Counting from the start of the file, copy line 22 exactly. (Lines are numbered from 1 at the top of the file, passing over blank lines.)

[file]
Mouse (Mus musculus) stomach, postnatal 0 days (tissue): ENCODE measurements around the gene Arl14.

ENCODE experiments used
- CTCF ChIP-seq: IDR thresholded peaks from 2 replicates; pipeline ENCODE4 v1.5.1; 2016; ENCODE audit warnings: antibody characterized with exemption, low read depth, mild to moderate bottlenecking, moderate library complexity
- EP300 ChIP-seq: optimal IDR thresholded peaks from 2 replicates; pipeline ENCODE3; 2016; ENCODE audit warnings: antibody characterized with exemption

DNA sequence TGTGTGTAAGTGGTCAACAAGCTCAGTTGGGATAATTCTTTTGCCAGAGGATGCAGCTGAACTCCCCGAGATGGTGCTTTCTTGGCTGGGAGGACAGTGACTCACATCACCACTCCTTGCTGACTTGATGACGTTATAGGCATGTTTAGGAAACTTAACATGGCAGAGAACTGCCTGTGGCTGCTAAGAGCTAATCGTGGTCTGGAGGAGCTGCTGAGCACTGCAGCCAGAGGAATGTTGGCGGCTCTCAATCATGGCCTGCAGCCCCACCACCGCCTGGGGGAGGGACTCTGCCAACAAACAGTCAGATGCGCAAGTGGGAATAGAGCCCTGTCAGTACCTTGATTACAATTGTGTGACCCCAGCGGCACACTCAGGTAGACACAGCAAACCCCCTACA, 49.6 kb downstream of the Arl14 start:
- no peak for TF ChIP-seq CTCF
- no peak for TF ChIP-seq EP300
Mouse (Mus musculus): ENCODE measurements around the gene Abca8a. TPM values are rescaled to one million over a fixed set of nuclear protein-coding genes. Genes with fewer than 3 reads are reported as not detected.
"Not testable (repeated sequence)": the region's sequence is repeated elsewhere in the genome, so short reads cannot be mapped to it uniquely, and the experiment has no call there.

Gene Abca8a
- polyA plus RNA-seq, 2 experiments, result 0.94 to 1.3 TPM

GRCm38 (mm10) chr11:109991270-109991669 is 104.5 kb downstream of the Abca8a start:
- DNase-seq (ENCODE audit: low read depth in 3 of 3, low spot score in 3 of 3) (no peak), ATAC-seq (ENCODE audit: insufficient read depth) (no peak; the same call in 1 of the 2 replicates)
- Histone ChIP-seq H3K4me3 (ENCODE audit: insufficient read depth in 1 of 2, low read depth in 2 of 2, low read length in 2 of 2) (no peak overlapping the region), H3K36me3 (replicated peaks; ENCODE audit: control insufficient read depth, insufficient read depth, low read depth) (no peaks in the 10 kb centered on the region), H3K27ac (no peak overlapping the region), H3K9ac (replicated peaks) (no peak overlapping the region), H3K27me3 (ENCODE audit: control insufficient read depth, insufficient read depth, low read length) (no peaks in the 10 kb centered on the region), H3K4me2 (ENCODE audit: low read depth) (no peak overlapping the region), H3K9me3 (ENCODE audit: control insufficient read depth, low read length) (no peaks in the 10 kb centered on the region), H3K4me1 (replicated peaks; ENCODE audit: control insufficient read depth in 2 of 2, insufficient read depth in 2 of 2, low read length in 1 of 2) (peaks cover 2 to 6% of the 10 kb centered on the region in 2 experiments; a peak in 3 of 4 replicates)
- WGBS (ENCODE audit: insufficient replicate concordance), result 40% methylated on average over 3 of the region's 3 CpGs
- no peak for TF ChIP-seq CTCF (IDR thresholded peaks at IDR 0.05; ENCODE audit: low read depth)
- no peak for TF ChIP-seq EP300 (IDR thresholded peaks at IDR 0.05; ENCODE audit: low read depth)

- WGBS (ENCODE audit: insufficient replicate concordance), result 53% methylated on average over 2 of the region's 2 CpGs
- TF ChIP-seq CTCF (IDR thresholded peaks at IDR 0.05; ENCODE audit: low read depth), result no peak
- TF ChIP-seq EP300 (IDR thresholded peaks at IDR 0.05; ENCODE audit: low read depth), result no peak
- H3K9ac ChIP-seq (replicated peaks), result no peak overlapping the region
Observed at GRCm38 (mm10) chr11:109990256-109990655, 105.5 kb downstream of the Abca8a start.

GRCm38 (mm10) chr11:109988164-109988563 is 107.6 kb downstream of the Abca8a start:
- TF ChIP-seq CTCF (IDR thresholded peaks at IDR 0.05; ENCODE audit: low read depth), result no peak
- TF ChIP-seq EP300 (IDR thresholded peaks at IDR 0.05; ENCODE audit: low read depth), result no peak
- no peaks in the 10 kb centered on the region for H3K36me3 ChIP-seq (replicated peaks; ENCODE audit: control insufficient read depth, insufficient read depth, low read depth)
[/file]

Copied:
Observed at GRCm38 (mm10) chr11:109990256-109990655, 105.5 kb downstream of the Abca8a start.